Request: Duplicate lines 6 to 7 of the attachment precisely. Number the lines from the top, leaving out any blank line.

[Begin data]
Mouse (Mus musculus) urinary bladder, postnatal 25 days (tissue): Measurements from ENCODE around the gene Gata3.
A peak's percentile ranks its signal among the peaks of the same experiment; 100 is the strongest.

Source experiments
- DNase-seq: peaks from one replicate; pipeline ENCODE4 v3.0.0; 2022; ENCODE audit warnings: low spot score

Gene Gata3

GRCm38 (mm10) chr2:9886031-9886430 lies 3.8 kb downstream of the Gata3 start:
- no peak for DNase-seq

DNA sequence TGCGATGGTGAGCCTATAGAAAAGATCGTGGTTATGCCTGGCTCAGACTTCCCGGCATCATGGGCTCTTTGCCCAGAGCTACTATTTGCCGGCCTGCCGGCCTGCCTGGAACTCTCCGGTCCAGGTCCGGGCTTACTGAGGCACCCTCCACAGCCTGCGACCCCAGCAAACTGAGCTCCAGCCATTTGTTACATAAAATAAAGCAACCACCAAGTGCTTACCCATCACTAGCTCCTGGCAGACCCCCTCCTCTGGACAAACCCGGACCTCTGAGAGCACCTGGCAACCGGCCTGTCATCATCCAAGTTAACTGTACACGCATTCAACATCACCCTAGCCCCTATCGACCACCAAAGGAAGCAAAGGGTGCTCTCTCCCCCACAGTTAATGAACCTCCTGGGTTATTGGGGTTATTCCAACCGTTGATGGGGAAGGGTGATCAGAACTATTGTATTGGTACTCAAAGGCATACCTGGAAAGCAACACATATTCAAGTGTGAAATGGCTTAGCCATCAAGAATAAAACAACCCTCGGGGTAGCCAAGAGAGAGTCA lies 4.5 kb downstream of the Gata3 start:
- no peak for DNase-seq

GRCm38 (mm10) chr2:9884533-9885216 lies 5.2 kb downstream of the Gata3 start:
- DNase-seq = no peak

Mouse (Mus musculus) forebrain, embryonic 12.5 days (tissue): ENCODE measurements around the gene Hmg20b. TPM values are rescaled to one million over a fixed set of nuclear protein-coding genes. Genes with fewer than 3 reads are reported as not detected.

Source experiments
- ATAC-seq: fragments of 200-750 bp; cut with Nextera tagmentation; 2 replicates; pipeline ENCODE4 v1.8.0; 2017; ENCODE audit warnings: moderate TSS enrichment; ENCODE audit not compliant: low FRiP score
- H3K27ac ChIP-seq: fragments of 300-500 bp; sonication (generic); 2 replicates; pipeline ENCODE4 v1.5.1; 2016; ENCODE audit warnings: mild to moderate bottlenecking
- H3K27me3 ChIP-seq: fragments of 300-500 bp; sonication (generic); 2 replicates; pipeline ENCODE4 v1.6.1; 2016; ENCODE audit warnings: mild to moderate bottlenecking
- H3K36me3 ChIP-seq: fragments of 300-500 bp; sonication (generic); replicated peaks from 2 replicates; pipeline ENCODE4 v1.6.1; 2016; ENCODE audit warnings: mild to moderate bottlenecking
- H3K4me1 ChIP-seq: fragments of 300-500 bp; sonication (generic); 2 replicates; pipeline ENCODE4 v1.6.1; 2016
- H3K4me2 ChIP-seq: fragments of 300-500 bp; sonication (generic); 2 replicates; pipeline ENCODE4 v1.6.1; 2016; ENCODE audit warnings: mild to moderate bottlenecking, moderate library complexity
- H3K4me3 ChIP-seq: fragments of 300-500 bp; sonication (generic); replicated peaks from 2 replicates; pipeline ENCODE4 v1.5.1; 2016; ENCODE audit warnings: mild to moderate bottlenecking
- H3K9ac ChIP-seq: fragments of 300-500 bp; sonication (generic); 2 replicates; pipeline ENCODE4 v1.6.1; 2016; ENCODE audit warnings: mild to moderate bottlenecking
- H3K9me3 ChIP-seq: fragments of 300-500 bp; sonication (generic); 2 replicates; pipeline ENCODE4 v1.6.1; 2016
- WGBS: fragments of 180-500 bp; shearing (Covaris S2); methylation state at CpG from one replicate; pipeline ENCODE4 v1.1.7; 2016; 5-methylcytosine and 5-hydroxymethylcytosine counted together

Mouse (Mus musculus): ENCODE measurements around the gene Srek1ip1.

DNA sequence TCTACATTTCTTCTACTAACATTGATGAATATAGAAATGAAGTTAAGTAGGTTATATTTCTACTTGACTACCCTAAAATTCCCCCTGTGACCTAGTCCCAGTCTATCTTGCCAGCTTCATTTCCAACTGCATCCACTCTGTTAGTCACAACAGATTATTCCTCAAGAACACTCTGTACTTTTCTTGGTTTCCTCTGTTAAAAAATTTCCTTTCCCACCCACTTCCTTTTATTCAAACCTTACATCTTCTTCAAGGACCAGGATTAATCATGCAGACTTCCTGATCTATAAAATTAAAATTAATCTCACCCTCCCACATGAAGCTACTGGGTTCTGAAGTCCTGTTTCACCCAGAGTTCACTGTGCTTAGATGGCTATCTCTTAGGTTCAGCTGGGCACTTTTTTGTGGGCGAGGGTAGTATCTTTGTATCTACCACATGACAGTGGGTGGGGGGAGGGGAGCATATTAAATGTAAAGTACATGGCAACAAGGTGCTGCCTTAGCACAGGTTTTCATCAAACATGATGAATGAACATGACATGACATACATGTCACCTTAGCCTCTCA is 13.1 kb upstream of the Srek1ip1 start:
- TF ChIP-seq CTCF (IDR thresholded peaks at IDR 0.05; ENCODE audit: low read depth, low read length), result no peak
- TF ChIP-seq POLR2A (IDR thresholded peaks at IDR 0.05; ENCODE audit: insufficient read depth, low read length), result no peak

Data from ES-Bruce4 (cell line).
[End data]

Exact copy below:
GRCm38 (mm10) chr2:9886031-9886430 lies 3.8 kb downstream of the Gata3 start:
- no peak for DNase-seq